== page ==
TW: Discrimination against minorities.
A court in Urmia found two LGBTQ activists, Zahra Seddiqi Hamedani and Elham Choubdar, guilty of “corruption on Earth.” Iran is not a tolerant country toward minorities. In particular, according to the Hengaw Organization for Human Rights report, the two activists were accused of promoting homosexuality, promoting Christianity, and communicating with the media as opposed to the Islamic Republic.
They were informed of the sentence behind the bars of the women’s wing of the Urmia jail. The conviction was also confirmed by the Germany-based Iranian Lesbian and Transgender Network (6-Rang), which called on the foreign government’s help to release them. However, Iran holds that the two were connected to human trafficking, not activism. “Contrary to the news published in cyberspace and the rumors that have been spread, these two individuals have been accused of deceiving women and young girls and trafficking them to one of the region’s countries,” says a report from Iran’s government.
We do not know much about Elham Choubdar, except that she is 24 and from Urmia. In contrast, thanks to Hengaw, we learn more about Seddiqi Hamedani, aged 31, coming from the predominantly Kurdish town of Naqadeh. She is described as a “gender non-conforming human rights defender.” Moreover, her detention seems “solely in connection with her real or perceived sexual orientation and gender identity as well as her social media posts and statements in defense of [LGBT] rights.”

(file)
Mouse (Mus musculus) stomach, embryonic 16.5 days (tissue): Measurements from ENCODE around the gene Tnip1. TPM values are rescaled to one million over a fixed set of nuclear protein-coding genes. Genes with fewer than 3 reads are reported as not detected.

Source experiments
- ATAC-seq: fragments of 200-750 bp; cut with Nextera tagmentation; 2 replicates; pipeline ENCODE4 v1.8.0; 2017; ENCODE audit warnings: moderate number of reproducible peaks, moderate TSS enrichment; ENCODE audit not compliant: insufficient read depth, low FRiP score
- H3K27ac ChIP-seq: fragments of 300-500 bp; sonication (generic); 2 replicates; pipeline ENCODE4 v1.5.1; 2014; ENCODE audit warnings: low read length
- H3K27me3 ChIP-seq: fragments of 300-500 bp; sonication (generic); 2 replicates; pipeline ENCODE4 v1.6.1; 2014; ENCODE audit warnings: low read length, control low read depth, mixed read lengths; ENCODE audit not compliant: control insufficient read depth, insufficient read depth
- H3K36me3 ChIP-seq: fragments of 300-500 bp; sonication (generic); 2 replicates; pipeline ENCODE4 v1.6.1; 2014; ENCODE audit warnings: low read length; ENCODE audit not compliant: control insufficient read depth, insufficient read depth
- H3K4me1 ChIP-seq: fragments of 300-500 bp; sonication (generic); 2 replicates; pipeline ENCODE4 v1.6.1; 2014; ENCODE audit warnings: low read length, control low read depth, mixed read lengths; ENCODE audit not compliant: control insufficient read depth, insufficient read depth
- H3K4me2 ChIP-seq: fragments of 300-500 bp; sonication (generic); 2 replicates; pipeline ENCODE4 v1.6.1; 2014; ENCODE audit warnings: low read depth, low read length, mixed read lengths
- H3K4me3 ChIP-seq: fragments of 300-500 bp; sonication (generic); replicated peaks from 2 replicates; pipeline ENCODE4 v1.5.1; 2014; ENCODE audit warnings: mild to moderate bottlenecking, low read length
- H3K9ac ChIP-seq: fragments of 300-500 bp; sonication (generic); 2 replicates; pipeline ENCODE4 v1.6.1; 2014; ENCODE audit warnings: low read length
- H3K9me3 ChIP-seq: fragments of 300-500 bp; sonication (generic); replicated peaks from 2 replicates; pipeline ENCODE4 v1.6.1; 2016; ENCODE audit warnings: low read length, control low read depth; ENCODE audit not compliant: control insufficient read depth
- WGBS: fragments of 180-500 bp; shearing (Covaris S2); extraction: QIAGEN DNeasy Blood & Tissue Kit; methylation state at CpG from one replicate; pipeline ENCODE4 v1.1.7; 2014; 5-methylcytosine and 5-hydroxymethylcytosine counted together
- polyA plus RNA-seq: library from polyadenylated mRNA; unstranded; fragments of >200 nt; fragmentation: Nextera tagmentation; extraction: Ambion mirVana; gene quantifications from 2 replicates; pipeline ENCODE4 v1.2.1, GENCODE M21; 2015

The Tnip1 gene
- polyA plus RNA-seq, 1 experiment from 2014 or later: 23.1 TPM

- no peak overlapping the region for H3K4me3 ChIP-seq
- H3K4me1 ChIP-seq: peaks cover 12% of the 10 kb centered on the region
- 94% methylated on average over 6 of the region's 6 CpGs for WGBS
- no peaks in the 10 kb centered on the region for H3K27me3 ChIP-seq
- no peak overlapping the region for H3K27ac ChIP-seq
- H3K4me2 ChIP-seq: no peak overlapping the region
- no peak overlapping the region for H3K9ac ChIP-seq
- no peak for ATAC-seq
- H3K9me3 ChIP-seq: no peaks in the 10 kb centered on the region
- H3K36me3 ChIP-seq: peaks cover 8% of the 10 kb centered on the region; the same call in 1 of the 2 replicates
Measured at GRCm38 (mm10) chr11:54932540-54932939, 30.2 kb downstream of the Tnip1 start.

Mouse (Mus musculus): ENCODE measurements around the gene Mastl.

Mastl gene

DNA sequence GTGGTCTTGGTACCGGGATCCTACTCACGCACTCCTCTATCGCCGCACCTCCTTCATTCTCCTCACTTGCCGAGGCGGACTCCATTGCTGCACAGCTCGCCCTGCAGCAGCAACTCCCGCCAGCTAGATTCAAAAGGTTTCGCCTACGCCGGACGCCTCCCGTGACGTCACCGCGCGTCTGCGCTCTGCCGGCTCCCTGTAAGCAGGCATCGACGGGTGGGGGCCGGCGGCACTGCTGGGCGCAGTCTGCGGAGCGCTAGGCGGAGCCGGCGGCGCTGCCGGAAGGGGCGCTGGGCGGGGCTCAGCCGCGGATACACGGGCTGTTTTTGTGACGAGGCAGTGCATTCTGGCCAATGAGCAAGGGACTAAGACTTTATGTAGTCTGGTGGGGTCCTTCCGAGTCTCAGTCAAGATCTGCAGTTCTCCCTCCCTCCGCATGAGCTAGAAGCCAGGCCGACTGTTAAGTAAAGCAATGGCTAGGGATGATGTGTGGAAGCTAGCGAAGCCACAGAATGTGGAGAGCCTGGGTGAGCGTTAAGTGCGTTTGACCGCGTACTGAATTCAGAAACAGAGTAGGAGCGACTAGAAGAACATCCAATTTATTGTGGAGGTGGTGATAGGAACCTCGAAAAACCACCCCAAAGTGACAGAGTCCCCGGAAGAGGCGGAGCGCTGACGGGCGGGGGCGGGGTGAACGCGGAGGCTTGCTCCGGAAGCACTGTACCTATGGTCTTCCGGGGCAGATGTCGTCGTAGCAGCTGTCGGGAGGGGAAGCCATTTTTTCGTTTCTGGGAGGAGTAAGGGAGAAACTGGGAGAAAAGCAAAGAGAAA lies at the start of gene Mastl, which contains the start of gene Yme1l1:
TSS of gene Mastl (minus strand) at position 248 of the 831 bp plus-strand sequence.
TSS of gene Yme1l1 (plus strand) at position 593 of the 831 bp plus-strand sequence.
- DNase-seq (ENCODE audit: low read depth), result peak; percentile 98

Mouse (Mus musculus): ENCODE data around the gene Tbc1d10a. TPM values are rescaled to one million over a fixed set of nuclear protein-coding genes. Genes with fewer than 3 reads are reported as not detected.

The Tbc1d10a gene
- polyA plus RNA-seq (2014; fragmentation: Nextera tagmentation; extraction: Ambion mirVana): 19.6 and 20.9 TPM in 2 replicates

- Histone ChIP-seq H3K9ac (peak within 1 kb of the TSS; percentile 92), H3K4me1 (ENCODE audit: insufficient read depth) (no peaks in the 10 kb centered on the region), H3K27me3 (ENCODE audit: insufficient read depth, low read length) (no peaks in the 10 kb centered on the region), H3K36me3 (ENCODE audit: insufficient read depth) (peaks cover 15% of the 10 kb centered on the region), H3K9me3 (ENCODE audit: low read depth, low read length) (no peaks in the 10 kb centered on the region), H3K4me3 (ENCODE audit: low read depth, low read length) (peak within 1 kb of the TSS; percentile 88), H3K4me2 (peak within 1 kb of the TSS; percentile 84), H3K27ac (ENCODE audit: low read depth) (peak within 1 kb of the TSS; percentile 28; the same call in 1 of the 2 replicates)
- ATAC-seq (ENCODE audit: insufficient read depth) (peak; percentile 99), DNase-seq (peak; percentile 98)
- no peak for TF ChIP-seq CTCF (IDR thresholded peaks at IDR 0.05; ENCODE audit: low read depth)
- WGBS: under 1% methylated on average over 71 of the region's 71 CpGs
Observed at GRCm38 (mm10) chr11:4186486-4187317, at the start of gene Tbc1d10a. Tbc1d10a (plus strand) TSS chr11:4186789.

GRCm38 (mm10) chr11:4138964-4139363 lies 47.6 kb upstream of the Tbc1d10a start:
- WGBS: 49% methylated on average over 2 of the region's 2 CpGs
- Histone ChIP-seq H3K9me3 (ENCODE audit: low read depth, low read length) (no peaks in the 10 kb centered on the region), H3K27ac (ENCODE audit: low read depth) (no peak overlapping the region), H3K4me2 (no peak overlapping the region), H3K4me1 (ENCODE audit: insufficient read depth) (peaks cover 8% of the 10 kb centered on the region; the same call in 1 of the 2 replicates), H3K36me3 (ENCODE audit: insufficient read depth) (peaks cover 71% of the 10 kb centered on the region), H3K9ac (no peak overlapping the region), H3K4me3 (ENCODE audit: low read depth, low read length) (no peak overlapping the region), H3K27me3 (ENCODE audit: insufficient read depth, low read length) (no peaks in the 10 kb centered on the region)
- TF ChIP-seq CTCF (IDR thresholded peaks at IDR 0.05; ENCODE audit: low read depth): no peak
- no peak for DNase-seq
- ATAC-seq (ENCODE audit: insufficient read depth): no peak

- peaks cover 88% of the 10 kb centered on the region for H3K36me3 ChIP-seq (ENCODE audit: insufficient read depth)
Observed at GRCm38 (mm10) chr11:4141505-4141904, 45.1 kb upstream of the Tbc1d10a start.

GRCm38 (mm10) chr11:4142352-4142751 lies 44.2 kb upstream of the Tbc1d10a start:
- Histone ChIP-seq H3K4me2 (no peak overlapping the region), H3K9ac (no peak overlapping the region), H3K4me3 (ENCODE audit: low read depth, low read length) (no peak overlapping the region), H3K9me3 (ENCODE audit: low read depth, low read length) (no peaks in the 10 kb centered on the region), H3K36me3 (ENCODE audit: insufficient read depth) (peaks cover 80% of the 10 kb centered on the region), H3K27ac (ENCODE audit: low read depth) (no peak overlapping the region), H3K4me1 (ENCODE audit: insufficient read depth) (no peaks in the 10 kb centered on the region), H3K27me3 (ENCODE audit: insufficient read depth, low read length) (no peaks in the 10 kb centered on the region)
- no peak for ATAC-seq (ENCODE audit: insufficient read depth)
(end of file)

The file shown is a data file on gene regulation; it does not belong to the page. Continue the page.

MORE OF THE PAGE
The Islamic Revolution Guard Corps (IRGC) arrested Seddiqi Hamedani in October 2021 while she was trying to cross into Turkey to seek asylum. After that, she disappeared for 53 days. During that time, reports say an IRGC agent subjected her to “intense interrogations accompanied by verbal abuse” and “threatened to execute or otherwise harm her and take away the custody of her two young children.”
This January, she was fetched before a prosecutor in Urmia, where she was informed of the charges against her. Some of the accusations were related to her public defense of LGBT rights on social media and her appearance in a BBC documentary about abuses suffered by LGBT people in the region where she was living. Amnesty reports that in 2021 “Women, LGBTI people and ethnic and religious minorities faced entrenched discrimination and violence.” Iranian law punishes same-sex sexual relationships with sentences from flogging to the death penalty.
Furthermore, the accusation of promoting Christianity was after wearing a cross necklace and attending a house church several years ago. “Legislative developments further undermined sexual and reproductive rights, the right to freedom of religion and belief, and access to the internet,” Amnesty reports on this point. Before she attempted to leave Iran, Seddiqi Hamedani took a video in which she said: “I want you to know how much pressure we LGBT people endure. We risk our lives for our emotions. I hope the day will come when we can all live in freedom in our country.”
As proven so far, Iran is not a free country. Amnesty confirms that by showing how the Iranian government does not respect human rights. Prisoners, religious and ethnic minorities, LGBTI people, and even women face discrimination in law and practice. Torture, the death penalty, and unfair trials are used widely. Still, the authorities continue suppressing the rights to freedom of expression, association, and assembly.
Edited by: Ayona Mitra
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